Wednesday, April 28, 2010
Britain was the spawning ground for many of the most innovative rock groups of the sixties, with an impressive list of bands that virtually changed the face of popular music. Contemporary listeners have little difficulty identifying the Beatles, Stones, the Who, Cream and other giants of that era.
Mention The Gods, however, and you will likely be met with a blank stare.
Notable for reasons other than their output, they had a rotating cast of members that would move on to find greater success elsewhere. Mick Taylor and Greg Lake both logged time as Gods, though they were gone well before the initial recording sessions commenced for Genesis.
Interestingly enough, two fourths of the lineup on this album (Ken Hensley and Lee Kerslake) would be later play a major part in Uriah Heep.
We are now getting ahead of the story. Time to blow the dust off of a forgotten disc.
Progressive rock was in its infancy in 1968, though there were many aggregations who were more than prepared to propel mainstream fare into the outer limits. Psychedelia was still very much in vogue, though the free form jams that were a product of lysergic influences began to give way to more traditional formats. The British blues movement brought long improvisations in line with 12 bar structures. The Gods had been playing the blues, though they went in another direction, embraced the spirit of the times and adopted the trippy sounds of the era.
You can hear the beginnings of what would become the signature, Hammond-driven sound of Uriah Heep in the early 70's, due to the dominant instrumental presence of Hensley. He handles lead vocal chores here as well. The end product is decent and well worth listening to, though it is an unremarkable set. Exceptions are the brilliant "I Never Know", which features a dreamlike mellotron part and "Looking Glass" with vocals that threaten to scrape the stratosphere.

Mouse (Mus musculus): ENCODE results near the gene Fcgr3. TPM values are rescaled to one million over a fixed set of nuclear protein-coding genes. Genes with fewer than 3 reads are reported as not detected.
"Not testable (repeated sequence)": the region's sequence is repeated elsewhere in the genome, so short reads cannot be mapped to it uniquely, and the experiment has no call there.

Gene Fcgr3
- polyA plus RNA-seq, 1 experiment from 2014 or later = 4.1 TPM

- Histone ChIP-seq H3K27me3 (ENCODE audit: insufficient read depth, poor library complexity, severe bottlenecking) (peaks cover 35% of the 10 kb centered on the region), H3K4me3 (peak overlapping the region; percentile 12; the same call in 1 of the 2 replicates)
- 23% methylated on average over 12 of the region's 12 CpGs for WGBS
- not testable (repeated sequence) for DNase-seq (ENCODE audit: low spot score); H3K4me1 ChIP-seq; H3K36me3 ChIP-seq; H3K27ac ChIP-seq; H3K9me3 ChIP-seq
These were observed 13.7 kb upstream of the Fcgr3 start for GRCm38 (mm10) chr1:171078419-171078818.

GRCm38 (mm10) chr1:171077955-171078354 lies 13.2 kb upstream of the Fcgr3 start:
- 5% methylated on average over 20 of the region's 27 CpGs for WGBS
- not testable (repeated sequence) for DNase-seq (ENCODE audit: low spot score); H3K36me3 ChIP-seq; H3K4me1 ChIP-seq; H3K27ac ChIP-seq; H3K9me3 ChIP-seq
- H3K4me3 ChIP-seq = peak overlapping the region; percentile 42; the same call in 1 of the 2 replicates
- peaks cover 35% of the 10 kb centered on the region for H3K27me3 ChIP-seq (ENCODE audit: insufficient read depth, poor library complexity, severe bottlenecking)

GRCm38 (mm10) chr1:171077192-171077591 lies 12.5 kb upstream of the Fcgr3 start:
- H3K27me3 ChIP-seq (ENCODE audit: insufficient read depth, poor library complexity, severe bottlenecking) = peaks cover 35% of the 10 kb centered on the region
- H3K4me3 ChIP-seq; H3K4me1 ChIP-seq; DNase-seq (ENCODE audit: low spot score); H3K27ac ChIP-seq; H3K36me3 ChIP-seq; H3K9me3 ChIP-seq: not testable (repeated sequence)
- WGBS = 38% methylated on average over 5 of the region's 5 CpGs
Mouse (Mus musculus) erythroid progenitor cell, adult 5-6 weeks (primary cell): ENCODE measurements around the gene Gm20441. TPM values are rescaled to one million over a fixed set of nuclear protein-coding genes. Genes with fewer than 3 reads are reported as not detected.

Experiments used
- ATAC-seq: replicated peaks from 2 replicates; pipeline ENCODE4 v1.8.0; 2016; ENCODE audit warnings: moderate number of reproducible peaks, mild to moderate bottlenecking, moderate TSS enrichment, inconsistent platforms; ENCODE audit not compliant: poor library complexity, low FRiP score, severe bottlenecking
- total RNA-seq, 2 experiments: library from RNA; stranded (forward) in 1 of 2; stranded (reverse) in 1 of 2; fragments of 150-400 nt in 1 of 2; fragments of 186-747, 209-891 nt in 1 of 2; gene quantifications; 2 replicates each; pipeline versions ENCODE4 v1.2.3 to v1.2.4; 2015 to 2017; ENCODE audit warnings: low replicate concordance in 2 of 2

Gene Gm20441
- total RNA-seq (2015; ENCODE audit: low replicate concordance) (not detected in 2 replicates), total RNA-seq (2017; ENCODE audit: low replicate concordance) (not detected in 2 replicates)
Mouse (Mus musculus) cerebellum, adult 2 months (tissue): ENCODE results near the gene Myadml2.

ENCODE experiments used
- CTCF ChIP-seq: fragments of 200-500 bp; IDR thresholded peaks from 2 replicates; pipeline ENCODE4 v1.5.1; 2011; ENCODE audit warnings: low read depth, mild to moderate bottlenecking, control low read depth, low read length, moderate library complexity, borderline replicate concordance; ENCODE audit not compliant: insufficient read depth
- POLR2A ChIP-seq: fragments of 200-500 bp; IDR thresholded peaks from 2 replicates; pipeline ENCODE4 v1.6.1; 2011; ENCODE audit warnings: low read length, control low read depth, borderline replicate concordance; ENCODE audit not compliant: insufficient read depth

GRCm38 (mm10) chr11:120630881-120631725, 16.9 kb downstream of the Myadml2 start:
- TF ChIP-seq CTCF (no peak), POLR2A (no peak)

Redolent of the sounds that were prevalent in the late 60's, there are few surprises if you are familiar with contemporary music of that period. You can hear stylistic traces of Vanilla Fudge and Steppenwolf in places.
To their credit, no truly horrible songs spoil the proceedings, although the tiresome, random sound effects that link the tracks do not jell with the music that is presented. There is a feverish imagination at work that carries the material and makes it seem more interesting than it actually is. Again, this is a more of a curio for those who want to trace the early flowerings of the prog movement, though it is a respectable effort.
Friday, April 23, 2010
Tuesday, April 20, 2010
HAPPENINGS AND OTHER THINGS
In the past decade, increasing dependancy on digital manipulation, coupled with the advent of bands who sound like they have spent more time in marketing courses than the garage, has contributed to a sorry state of affairs for contemporary music lovers. Prevailing trends being as they are, it is always refreshing to hear the work of an artist who has chosen to swim against the tide